2010 Australia - National Broadband Network

Publication Overview

This annual report offers a wealth of information on the trends and developments taking place in the e-government, e-health and e-education sectors. The report analyses the issues surrounding the growth of such services and includes global and regional information. Comprehensive information on the exciting developments taking place on a regional level is also provided.

Subjects covered include:

  • NBN Co and infrastructure;
  • Trans-sector thinking, approach and projects;
  • Deployment strategies;
  • Competition and regulations;
  • E-government market overview, analysis and statistics;
  • E-health market overview, analysis and statistics;
  • E-education market overview, analysis and statistics.

Researcher:- Paul Budde
Current publication date:- November 2010 (2nd Edition)
Next publication date:- November 2011

 

Executive Summary

NBN - Opening up large new investment opportunities

The Australian government’s decision to launch a $43 billion national fibre-to-the-home broadband network is an unmistakable indication that broadband has been acknowledged as essential infrastructure. It fulfils a national purpose as its trans-sector multiplier effect delivers massive social and economic benefits in healthcare, education, energy and the environment.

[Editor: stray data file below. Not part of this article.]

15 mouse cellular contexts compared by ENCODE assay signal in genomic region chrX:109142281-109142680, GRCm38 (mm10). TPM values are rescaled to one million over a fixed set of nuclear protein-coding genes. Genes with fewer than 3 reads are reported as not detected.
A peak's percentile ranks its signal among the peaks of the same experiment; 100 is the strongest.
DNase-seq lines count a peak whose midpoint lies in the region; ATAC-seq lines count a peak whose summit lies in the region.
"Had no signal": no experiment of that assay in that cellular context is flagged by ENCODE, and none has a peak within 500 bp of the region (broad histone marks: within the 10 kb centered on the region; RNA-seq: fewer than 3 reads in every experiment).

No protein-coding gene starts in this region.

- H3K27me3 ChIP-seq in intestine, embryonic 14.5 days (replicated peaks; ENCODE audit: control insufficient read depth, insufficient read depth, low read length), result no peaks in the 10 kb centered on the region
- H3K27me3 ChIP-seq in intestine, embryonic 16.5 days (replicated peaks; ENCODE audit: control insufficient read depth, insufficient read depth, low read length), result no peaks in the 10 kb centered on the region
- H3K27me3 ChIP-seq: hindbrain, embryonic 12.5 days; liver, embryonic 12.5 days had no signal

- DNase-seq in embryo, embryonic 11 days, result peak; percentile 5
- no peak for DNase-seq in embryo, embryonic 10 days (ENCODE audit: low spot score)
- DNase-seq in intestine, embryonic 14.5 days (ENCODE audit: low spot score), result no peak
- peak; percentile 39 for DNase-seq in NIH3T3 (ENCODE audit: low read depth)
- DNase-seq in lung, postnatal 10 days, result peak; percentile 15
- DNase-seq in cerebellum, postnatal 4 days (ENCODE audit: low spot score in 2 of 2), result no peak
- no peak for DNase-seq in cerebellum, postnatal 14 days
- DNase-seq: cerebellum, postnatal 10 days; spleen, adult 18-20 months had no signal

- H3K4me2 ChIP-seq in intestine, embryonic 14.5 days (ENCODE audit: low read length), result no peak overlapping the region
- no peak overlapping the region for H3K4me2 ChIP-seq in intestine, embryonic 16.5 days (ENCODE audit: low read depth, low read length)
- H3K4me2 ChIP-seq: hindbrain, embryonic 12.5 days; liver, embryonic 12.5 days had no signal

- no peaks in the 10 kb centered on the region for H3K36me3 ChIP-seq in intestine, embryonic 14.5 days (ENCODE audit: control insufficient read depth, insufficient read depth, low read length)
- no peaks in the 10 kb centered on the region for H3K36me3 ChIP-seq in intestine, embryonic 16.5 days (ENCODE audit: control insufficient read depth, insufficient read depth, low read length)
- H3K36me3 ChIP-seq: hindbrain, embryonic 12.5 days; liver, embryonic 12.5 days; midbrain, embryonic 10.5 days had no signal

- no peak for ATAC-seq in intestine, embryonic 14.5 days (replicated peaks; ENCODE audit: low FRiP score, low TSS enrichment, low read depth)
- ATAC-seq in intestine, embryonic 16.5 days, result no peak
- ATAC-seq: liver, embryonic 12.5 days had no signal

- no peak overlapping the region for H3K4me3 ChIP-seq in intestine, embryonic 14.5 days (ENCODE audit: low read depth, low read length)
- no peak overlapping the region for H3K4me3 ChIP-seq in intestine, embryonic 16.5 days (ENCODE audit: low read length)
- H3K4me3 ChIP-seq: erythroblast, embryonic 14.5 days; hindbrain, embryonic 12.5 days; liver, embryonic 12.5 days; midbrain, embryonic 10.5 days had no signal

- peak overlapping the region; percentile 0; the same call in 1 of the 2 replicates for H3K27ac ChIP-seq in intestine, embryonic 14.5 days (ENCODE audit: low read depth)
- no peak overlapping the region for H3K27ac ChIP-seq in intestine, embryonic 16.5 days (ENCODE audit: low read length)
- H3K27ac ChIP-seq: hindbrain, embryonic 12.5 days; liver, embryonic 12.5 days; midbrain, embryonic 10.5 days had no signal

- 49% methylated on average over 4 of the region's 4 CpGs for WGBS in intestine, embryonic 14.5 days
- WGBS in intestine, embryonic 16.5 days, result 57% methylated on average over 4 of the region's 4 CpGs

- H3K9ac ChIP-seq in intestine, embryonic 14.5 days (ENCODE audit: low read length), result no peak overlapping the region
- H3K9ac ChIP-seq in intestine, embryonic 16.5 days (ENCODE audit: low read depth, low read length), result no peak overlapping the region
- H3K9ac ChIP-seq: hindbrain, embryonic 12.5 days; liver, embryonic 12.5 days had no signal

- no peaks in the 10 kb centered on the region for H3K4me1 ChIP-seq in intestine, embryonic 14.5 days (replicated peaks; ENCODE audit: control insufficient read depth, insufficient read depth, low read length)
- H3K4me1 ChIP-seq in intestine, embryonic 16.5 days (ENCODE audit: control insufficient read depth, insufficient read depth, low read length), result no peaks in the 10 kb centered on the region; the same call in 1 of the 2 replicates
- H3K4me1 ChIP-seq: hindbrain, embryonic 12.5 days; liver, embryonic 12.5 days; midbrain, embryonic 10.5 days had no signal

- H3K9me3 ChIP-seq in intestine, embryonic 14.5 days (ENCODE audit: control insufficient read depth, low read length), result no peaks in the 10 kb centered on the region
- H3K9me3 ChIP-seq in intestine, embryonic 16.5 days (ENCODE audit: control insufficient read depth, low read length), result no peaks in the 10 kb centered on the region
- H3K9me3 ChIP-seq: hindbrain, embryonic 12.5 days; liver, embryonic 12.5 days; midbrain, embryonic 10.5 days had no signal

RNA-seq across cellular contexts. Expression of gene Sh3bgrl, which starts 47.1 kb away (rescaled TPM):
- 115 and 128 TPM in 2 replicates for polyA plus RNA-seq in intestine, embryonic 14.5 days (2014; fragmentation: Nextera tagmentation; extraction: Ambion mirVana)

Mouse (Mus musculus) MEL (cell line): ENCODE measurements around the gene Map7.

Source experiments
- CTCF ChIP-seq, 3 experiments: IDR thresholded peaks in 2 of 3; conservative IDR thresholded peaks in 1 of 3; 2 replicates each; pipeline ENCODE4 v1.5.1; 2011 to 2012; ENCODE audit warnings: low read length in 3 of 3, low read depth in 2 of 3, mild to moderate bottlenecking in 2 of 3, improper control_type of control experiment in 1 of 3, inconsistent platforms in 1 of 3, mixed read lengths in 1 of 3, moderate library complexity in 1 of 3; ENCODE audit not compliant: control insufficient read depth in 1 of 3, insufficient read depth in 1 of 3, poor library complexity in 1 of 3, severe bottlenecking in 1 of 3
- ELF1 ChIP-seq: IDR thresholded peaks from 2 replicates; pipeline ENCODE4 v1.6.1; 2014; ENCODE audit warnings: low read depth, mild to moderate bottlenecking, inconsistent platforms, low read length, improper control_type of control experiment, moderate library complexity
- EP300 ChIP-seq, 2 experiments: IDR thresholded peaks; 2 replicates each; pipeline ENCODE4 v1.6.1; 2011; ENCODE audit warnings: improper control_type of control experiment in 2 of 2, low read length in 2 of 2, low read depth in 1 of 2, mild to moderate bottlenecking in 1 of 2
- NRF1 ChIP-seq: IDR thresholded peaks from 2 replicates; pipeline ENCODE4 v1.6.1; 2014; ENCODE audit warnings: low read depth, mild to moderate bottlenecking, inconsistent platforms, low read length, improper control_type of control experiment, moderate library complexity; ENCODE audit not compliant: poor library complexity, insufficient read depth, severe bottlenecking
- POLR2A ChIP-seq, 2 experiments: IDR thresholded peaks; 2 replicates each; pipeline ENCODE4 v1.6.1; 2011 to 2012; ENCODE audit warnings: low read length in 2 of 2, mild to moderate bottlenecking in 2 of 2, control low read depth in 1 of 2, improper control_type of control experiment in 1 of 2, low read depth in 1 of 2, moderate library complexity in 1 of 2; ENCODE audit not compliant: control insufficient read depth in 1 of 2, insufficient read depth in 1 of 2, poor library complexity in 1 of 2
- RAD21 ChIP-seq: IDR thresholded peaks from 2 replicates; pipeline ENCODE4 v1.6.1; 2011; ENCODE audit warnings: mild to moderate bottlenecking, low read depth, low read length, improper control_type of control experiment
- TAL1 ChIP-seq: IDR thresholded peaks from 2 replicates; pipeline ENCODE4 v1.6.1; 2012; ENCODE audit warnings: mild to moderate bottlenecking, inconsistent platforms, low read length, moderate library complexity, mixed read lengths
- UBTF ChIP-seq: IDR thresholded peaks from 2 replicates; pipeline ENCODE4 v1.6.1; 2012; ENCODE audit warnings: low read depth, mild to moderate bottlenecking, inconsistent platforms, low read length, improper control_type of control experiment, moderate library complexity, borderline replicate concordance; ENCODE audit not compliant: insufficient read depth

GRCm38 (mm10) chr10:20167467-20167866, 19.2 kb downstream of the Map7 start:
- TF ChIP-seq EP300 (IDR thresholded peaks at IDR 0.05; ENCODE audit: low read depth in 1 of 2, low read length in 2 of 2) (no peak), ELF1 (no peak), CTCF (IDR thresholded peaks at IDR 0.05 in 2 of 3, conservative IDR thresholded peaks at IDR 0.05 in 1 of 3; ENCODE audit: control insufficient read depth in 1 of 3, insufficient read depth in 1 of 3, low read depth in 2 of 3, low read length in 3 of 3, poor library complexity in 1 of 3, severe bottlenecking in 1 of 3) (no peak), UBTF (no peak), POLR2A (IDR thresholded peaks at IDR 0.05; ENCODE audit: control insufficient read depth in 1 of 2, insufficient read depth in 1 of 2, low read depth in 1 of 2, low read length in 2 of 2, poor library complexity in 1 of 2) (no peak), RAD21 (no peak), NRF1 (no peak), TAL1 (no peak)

A digital economy requires an open broadband infrastructure, and for that infrastructure to work it is essential that it be built by a national utility (in Australia, NBN Co). There are certainly questions concerning the business model and the investment plan; however widespread support exists for the visionary plan.